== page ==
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What is DevSecOps and Why Is It Important?

by Dean Kynaston
devsecops

DevSecOps in Government

Government product development is challenging--from the breadth of the diverse user base to the required scaling and reliability of their technology products. Users include all types of people, generations, ethnicities and languages who expect their products to be robust, resilient and recoverable. One of the most challenging aspects, for any product, is protecting information. Any breach, particularly with government products, can immediately erode trust that may have been built up over years of hard work. Taking an agile approach to integrating development, security and operations (DevSecOps) ensures security is built into the entire pipeline.

This article will define DevSecOps and describe how it can be used in product development.

 

What is DevSecOps?

First, what is DevOps? DevOps is a set of agile practices that works to automate and integrate the processes between software development and typical IT infrastructure, so they seamlessly build, test, and release software products faster and more reliably as a cross-functional team. The term DevOps was formed by combining the words “development” and “operations” and signifies a cultural shift that bridges the gap between software development and IT operations, which historically functioned in siloes.

DevSecOps is the philosophy of integrating security practices within DevOps from the very beginning. It involves creating an agile ‘security as code’ culture with ongoing, flexible collaboration between software development, IT operations and security expertise. Rather than dealing with security issues as a separate team, after all development and other testing is done, you build security into the definition of done every sprint. The goal of DevSecOps is to bridge traditional gaps between IT and security while ensuring fast, safe delivery of software.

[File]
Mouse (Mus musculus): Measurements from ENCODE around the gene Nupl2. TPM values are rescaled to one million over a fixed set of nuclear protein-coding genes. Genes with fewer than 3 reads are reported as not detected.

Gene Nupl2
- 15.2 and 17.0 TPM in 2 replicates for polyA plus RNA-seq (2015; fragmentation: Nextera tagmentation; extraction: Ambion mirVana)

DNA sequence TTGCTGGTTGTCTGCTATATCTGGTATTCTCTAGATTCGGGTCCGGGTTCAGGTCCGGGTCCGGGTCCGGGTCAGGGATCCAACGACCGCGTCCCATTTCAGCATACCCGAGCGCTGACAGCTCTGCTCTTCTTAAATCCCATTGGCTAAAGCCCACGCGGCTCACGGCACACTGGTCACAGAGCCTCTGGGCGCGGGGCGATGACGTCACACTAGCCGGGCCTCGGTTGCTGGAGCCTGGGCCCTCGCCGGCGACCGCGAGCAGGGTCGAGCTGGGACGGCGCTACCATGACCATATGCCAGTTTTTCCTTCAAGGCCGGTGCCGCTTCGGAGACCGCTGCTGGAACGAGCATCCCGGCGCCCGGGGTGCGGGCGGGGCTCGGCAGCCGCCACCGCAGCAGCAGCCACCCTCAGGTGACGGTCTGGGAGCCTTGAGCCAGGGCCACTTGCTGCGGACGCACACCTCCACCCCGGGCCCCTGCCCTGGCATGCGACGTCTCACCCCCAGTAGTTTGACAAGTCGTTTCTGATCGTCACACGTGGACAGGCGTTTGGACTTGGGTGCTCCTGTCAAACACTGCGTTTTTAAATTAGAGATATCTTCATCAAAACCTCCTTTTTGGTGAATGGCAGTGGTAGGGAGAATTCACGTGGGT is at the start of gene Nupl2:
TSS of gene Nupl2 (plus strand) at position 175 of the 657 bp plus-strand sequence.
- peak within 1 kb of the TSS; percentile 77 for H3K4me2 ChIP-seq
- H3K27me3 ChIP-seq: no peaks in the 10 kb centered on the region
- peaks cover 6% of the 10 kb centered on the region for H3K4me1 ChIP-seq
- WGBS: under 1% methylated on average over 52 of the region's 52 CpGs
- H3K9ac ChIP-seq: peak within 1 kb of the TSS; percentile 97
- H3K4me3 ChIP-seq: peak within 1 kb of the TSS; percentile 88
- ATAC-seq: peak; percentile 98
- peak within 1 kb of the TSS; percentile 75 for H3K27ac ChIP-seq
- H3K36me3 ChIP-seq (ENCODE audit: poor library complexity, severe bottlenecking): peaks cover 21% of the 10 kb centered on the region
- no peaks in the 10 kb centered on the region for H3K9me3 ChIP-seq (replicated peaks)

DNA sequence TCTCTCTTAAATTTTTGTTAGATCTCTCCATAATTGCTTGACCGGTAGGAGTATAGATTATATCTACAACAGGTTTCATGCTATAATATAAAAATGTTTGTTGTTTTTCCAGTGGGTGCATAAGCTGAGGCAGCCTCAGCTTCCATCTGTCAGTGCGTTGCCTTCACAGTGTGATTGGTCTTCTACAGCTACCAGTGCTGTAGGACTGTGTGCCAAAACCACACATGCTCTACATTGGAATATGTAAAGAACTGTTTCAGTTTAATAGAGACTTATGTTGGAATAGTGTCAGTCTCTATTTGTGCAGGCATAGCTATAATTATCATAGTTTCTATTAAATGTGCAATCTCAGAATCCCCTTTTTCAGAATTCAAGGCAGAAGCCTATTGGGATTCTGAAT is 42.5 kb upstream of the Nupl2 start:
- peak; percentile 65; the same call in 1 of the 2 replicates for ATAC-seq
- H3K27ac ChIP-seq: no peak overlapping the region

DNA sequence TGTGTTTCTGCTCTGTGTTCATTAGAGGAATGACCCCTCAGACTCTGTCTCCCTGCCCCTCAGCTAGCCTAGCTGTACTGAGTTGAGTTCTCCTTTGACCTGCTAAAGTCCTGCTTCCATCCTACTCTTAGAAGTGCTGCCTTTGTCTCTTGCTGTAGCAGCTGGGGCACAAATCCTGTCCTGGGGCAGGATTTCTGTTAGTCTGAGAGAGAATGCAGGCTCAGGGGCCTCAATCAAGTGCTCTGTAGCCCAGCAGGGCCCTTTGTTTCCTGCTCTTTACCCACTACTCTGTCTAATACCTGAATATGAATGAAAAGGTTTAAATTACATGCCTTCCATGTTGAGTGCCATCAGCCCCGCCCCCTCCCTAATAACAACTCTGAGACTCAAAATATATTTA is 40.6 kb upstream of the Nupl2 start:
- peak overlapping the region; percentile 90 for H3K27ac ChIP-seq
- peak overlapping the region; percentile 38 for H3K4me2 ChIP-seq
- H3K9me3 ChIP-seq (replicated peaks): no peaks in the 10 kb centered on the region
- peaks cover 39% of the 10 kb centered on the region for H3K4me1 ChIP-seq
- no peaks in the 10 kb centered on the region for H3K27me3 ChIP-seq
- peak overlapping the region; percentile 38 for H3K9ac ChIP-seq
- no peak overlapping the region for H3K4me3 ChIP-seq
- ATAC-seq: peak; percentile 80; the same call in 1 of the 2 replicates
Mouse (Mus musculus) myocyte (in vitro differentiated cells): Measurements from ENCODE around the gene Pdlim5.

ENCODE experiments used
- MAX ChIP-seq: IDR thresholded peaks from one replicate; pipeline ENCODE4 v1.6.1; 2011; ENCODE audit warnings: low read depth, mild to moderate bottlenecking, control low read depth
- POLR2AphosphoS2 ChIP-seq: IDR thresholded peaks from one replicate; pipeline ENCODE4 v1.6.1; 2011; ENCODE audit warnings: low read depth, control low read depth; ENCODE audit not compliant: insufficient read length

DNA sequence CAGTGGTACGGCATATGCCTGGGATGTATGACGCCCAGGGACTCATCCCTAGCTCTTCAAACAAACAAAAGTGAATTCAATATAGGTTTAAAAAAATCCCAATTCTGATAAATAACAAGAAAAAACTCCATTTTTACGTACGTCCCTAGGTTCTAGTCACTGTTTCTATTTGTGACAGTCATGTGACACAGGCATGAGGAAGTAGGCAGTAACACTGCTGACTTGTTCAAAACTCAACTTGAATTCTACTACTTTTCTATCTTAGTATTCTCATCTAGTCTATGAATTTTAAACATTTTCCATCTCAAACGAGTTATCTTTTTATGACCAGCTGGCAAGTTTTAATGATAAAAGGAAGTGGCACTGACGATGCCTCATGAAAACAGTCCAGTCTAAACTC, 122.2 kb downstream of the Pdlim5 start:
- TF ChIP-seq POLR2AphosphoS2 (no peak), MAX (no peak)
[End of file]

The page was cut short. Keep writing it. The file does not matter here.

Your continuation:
DevSecOps is a response to the bottleneck effect of older security models. Traditional security gates were put in place to ensure products were not released unless they successfully passed security requirements and testing, usually by a separate security division, often in the last steps in the software development process. Through a DevSecOps approach in conjunction with continuous integration and continuous deployment (CI/CD), security testing is implemented through daily automation as part of the sprint level definition of done, as well as addressed during release cycles through “red team” testing as part of the release level definition of done.

With agile teams actively engaging in emerging design, delivering software value and quality, and adhering to regulatory requirements, security is no longer the concern of just the security team; it's everyone’s responsibility. 

It also means automating some security gates to help keep the DevSecOps workflow from slowing down. Selecting the right tools to continuously integrate security can help meet these goals. However, effective DevSecOps requires more than new tools—it builds on the cultural changes of DevOps to integrate the work of security sooner rather than later. DevSecOps is about built-in security, not security that functions as a perimeter around apps and data.

 

How do agile organizations use DevSecOps?

Security isn’t something that can be added to software as an afterthought – risk-mitigating security measures have to be embedded into the process from inception to delivery and beyond. Each requirement starts as an idea, gets coded, tested, integrated, documented, approved, and deployed resulting in feedback from the marketplace.

Examples of how agile product development teams embed risk-mitigating security measures into product development are:

  • As ideas, user stories may be used to describe desired secure functionality and outcomes.